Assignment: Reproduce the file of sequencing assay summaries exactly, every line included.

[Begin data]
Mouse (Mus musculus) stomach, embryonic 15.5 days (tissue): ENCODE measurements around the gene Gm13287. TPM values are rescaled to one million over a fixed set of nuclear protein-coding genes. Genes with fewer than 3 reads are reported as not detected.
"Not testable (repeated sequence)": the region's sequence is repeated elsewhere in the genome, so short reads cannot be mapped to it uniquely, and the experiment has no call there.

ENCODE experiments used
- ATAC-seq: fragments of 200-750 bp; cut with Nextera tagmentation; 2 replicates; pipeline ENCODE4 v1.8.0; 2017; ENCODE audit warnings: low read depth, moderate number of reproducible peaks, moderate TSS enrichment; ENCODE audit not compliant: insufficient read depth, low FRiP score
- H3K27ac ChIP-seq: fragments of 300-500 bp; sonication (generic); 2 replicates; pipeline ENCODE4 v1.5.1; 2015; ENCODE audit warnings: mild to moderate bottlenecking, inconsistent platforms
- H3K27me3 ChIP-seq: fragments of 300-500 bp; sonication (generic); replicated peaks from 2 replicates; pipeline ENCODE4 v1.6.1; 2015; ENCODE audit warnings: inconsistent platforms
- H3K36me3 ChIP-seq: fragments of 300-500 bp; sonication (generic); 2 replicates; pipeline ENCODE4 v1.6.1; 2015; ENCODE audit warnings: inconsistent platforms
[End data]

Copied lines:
Mouse (Mus musculus) stomach, embryonic 15.5 days (tissue): ENCODE measurements around the gene Gm13287. TPM values are rescaled to one million over a fixed set of nuclear protein-coding genes. Genes with fewer than 3 reads are reported as not detected.
"Not testable (repeated sequence)": the region's sequence is repeated elsewhere in the genome, so short reads cannot be mapped to it uniquely, and the experiment has no call there.

ENCODE experiments used
- ATAC-seq: fragments of 200-750 bp; cut with Nextera tagmentation; 2 replicates; pipeline ENCODE4 v1.8.0; 2017; ENCODE audit warnings: low read depth, moderate number of reproducible peaks, moderate TSS enrichment; ENCODE audit not compliant: insufficient read depth, low FRiP score
- H3K27ac ChIP-seq: fragments of 300-500 bp; sonication (generic); 2 replicates; pipeline ENCODE4 v1.5.1; 2015; ENCODE audit warnings: mild to moderate bottlenecking, inconsistent platforms
- H3K27me3 ChIP-seq: fragments of 300-500 bp; sonication (generic); replicated peaks from 2 replicates; pipeline ENCODE4 v1.6.1; 2015; ENCODE audit warnings: inconsistent platforms
- H3K36me3 ChIP-seq: fragments of 300-500 bp; sonication (generic); 2 replicates; pipeline ENCODE4 v1.6.1; 2015; ENCODE audit warnings: inconsistent platforms